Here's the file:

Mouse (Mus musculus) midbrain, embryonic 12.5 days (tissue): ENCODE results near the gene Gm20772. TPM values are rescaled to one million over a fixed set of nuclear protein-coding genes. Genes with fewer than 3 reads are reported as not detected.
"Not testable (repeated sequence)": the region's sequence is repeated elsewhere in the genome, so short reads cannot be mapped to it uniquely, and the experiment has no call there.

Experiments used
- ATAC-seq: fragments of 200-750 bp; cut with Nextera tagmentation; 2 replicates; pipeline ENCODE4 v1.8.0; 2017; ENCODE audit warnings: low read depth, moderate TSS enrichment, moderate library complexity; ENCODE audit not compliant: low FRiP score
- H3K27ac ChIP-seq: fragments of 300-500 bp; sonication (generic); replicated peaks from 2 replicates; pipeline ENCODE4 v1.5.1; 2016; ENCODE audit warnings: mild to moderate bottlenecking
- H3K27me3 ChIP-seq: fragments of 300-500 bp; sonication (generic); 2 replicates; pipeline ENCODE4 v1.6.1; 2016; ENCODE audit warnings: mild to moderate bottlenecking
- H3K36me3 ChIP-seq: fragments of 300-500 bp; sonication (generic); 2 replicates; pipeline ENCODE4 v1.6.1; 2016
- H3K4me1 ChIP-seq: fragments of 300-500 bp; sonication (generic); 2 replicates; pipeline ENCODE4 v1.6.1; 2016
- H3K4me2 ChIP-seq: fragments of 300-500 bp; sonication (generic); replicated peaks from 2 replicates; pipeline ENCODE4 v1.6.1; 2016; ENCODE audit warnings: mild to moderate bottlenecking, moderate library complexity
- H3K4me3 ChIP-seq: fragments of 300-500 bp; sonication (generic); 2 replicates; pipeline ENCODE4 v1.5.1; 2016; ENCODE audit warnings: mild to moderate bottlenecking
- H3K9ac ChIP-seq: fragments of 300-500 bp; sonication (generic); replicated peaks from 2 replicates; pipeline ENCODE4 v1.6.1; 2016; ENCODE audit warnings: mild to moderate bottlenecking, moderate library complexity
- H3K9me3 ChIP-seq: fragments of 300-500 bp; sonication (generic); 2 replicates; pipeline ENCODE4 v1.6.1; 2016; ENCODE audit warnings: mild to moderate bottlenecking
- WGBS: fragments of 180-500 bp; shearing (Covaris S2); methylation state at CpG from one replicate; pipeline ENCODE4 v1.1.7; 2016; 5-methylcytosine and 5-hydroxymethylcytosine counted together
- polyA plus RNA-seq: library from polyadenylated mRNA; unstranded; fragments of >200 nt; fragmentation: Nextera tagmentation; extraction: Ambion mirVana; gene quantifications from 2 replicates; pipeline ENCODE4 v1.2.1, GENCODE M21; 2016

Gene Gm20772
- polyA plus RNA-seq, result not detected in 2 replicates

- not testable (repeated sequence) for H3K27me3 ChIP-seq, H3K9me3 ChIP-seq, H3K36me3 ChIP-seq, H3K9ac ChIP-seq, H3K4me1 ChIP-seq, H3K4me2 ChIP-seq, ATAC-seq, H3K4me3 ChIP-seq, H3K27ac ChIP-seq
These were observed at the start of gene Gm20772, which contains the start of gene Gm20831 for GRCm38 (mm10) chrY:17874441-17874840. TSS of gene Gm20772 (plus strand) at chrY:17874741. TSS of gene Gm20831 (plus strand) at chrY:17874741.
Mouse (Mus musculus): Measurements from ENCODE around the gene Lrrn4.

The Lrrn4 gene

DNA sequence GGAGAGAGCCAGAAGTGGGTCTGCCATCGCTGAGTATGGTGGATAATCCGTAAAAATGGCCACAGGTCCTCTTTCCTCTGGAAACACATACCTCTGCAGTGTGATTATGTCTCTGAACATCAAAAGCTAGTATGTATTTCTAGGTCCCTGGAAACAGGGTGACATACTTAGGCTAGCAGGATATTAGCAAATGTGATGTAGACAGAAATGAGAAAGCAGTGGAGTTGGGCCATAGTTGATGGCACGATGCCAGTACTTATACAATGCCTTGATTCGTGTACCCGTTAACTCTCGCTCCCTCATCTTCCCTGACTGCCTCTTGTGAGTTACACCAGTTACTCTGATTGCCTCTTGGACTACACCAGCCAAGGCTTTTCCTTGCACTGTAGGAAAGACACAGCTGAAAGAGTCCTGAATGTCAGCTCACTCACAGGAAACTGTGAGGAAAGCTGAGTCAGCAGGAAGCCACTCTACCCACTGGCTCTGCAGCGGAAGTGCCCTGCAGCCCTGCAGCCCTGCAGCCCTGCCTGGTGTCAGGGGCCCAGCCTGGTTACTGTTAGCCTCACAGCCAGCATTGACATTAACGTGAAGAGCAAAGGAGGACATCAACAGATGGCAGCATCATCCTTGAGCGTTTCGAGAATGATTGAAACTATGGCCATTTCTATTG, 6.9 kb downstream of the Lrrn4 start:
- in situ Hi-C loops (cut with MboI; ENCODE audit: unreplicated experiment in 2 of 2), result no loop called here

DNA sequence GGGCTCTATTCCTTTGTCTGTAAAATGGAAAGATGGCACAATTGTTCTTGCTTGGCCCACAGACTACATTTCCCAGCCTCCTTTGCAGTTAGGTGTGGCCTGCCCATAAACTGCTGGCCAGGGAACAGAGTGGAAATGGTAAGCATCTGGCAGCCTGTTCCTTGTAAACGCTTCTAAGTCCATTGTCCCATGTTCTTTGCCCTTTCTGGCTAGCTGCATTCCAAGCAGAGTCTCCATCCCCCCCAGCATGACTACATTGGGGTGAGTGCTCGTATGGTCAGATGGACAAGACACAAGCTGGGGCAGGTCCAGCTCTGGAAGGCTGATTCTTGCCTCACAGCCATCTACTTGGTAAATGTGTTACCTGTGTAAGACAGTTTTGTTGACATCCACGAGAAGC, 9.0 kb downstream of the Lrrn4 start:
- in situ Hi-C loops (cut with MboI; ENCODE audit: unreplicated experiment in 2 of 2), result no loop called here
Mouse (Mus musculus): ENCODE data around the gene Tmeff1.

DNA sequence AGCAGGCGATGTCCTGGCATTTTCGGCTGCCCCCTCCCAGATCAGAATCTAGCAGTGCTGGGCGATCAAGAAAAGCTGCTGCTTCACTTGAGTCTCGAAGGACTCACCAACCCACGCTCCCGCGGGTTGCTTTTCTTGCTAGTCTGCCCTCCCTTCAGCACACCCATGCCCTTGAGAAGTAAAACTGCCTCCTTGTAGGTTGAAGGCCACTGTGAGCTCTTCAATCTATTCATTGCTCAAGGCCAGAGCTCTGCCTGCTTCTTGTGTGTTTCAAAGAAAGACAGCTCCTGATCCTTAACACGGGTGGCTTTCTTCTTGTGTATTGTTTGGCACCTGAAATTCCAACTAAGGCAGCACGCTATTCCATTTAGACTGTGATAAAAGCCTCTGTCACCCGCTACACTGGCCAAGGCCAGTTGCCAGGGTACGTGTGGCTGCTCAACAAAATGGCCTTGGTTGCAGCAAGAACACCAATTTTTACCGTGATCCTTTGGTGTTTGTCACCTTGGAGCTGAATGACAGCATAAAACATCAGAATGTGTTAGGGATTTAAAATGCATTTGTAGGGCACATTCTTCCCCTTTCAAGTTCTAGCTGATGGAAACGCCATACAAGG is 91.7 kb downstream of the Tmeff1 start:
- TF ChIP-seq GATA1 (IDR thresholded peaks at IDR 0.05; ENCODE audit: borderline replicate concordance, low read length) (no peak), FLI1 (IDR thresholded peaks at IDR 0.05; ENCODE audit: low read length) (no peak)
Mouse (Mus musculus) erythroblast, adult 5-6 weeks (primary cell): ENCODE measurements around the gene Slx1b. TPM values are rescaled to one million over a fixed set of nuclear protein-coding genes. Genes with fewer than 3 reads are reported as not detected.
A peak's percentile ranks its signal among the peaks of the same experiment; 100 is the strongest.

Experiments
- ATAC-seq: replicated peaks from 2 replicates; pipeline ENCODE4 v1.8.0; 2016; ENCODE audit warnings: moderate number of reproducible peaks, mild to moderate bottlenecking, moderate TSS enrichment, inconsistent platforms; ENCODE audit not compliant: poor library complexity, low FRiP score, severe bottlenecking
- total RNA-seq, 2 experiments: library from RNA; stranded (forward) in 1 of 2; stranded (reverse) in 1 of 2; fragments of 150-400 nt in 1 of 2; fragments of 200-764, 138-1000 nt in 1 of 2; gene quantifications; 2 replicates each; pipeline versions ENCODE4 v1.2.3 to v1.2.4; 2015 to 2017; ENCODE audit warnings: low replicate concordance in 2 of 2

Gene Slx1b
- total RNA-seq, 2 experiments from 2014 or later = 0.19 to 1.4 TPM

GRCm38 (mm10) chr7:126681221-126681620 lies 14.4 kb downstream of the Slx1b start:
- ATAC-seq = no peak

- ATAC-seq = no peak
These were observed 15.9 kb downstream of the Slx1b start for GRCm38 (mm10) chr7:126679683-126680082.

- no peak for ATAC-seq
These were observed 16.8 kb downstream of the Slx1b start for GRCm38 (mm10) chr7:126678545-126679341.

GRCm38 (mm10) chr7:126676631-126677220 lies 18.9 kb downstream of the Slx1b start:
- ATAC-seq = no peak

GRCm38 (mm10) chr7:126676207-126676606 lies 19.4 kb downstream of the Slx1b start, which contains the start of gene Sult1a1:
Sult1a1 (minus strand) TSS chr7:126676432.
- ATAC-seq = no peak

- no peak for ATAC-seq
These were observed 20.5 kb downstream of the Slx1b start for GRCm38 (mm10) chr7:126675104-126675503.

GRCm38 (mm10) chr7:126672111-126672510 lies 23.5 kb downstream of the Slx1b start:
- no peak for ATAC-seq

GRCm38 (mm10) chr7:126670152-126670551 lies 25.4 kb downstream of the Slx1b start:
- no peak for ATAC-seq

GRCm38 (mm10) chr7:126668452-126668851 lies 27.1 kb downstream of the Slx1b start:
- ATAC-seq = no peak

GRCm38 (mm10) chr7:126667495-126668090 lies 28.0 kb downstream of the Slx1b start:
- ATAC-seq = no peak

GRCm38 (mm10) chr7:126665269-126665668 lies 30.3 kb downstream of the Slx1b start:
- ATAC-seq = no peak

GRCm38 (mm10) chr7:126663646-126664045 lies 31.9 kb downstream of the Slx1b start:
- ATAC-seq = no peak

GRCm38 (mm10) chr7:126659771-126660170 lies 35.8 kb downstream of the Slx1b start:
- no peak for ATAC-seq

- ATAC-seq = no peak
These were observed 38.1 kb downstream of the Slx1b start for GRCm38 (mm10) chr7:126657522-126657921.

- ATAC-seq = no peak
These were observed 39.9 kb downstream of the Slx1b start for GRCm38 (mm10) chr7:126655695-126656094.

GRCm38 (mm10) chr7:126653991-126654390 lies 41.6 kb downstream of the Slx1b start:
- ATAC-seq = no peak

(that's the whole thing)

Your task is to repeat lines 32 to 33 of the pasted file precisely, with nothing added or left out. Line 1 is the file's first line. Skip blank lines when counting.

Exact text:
- total RNA-seq, 2 experiments: library from RNA; stranded (forward) in 1 of 2; stranded (reverse) in 1 of 2; fragments of 150-400 nt in 1 of 2; fragments of 200-764, 138-1000 nt in 1 of 2; gene quantifications; 2 replicates each; pipeline versions ENCODE4 v1.2.3 to v1.2.4; 2015 to 2017; ENCODE audit warnings: low replicate concordance in 2 of 2

Gene Slx1b